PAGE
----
That confidence — combined with his tremendous toughness, talent and physical skills — has made Eaton one of the top point guards in the country and is a big reason why Lincoln has been one of the state's top hoop programs during the past four years.

In his four seasons on varsity, Lincoln went 122-20 and twice made it to the state finals, with last year's team falling in the state title game. Led by Eaton's 16.8 points and 5.3 assists per game, this year's squad finished 26-7 after a loss to eventual state champ South Oak Cliff in the Class 4A regional semifinals.

The 5-foot-10, 205-pound Eaton has been compared to NBA star Baron Davis because of his strong build and physical playing style, but Bishop takes that comparison a step further.

"He's Baron Davis with more point guard skills, and that's saying a lot," says Bishop.

The coach also notes that Eaton's competitiveness helps separate him from most players.

"He'll do whatever it takes to win," says Bishop. "He doesn't fear anyone. He'll respect them, but he plays to win. That has to do with a lot of mental toughness."

Much of Eaton's toughness and leadership stem from the fact that he was also one of the state's top football players as a quarterback for the Tigers. This past fall, he led the Lincoln football team to the Class 4A Division II state title game while passing for 1,044 yards and 16 touchdowns and rushing for 789 yards and 12 scores.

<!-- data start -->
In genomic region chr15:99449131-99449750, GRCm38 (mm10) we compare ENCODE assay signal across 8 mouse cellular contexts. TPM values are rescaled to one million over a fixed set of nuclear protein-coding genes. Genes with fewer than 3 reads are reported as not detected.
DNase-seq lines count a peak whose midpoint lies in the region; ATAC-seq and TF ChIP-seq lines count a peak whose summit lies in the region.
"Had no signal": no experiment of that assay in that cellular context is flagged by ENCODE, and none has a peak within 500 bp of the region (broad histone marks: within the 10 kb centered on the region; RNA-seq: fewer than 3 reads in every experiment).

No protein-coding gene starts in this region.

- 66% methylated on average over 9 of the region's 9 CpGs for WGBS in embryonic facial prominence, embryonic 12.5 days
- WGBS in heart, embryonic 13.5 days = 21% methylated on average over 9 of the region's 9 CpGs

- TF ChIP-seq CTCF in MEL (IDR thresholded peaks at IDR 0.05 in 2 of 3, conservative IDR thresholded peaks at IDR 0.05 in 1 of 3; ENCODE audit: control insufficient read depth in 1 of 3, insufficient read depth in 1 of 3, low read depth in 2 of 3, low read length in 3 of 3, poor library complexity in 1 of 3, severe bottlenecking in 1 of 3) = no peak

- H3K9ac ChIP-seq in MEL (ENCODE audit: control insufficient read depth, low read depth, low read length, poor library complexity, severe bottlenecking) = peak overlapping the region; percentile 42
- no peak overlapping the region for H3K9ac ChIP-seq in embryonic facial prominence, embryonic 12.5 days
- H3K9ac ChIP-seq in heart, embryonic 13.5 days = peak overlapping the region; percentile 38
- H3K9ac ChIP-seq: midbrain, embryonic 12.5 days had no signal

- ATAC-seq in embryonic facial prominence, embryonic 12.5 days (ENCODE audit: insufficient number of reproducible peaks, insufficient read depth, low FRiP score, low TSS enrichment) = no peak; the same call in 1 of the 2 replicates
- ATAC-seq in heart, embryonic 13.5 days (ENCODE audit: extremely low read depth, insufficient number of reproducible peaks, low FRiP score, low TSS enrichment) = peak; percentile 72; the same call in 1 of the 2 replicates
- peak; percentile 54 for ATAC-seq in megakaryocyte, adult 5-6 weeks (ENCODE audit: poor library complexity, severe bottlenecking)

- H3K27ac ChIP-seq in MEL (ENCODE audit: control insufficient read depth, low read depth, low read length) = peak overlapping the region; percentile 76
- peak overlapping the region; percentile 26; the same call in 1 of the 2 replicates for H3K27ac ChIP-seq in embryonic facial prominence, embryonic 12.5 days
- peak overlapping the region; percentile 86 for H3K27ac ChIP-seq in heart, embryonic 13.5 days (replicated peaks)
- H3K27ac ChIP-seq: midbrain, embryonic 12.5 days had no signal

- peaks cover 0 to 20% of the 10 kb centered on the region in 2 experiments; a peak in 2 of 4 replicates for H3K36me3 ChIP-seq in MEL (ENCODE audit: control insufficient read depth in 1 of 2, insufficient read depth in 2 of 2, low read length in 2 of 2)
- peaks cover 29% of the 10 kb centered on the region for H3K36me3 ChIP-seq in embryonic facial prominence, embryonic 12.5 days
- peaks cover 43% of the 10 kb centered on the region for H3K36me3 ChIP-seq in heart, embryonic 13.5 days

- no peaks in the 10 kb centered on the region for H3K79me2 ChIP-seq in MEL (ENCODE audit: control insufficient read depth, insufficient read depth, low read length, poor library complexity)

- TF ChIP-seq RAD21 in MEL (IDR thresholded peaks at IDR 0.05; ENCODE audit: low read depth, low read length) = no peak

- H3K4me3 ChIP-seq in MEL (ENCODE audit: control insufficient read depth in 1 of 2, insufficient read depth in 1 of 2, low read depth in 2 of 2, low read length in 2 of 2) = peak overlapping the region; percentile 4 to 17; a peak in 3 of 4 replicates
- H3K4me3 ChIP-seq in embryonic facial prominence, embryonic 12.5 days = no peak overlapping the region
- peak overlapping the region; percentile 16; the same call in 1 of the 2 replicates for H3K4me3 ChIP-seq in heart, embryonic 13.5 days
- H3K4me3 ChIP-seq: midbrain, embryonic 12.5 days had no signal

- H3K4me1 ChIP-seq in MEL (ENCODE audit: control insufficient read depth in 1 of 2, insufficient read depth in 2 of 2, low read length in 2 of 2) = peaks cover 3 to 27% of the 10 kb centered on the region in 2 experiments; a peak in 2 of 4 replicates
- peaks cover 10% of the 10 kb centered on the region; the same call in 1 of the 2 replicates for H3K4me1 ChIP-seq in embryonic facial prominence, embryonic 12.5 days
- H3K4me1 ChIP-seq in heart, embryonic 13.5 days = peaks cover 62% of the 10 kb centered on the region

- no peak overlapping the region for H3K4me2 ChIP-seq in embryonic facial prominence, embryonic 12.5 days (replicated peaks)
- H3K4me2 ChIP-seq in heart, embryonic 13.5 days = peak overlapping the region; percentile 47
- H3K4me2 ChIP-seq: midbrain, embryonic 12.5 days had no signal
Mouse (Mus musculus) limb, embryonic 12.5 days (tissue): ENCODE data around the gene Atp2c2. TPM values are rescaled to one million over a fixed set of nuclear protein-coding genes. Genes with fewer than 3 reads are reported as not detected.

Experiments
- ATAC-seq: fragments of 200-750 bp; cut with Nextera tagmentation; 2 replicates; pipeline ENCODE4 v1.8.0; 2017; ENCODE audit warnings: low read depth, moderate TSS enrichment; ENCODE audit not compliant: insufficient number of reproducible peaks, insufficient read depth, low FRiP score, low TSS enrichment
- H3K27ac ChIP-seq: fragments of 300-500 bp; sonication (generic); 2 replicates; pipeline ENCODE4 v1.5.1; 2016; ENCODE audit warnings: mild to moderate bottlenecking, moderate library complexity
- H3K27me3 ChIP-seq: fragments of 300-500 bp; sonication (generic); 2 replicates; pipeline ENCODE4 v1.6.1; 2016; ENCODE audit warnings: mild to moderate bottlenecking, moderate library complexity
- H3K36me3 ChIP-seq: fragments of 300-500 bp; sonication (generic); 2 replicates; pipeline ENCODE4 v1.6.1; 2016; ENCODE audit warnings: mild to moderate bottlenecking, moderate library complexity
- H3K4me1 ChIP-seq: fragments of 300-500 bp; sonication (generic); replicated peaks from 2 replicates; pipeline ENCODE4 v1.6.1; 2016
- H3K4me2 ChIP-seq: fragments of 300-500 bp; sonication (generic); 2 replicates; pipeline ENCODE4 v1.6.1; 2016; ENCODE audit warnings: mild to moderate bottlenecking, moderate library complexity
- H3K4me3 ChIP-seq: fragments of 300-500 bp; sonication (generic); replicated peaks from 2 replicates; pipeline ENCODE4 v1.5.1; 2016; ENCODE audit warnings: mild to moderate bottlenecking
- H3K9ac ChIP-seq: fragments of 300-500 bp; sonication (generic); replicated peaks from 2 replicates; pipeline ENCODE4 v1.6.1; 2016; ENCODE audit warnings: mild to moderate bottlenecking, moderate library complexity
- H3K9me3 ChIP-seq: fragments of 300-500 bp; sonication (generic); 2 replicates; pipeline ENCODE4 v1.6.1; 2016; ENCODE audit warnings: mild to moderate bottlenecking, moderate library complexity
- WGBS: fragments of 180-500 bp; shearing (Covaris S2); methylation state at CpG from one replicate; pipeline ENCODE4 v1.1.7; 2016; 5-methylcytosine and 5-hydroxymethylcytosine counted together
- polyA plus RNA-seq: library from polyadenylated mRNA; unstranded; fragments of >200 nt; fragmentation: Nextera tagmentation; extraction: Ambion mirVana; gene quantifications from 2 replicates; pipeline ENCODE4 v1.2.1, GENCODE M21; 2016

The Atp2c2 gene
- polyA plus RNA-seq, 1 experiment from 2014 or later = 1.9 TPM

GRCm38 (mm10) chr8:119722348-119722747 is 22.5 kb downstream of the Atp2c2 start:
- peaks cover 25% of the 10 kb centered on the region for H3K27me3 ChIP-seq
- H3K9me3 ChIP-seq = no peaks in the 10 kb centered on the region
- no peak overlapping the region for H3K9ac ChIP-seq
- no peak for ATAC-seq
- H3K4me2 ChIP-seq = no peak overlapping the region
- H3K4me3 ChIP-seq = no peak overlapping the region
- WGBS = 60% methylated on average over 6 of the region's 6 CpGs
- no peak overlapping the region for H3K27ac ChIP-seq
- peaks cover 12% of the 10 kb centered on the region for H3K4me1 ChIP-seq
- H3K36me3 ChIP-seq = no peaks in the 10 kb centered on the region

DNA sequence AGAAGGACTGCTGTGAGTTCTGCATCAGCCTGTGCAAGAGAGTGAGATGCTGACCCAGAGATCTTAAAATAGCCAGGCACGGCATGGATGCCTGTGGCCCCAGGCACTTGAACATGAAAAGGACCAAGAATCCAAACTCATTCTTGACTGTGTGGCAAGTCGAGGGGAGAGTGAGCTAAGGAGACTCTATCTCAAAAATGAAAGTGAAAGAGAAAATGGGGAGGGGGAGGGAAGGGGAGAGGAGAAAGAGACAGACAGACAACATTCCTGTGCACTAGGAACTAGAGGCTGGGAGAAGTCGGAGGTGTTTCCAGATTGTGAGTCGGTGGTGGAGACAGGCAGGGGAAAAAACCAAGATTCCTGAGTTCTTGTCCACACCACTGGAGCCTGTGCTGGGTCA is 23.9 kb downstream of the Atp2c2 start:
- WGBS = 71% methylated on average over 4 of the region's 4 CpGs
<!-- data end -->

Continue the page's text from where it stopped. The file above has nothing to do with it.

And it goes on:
Despite his football skills, Eaton signed to play hoops at Oklahoma State. And for at least his first season in college, football isn't even in the picture.

"I chose basketball because of the outstanding summer I had," says Eaton, who was named a McDonald's All-American this season. "It made me want to put football away because of my outstanding athletic ability in basketball. I would say the door is closed for football as far as my freshman year."

That's good news for the Cowboys and head coach Eddie Sutton, who has molded Oklahoma State into one of the top college hoop programs in the country. Sutton landed one of the nation's best recruiting classes this year with Eaton and three fellow elite Texas recruits: Gulf Shores Academy small forward Gerald Green, South Garland shooting guard Terrel Harris and DeSoto small forward Roderick Flemings.

Oklahoma State's success and strong program support led Eaton to pick the Cowboys. And his no-fear attitude and physical style of play should make him a perfect fit in Stillwater.

"When they went to the Final Four (last year), it put them right in my top three," says Eaton, who could start for Oklahoma State next season with the graduation of point guard John Lucas III. "There's a lot of love in the program for the players from the coaches, the fans and the academic counselors."

Which is important to Eaton. Because even with his selection to the McDonald's All-American Game, he believes he's slighted when people talk about the nation's top prep point guards.

"I'm underrated," he says. "I don't think people gave me as much love as they should have."

But thanks to his toughness and talent, Oklahoma State will be waiting with open arms.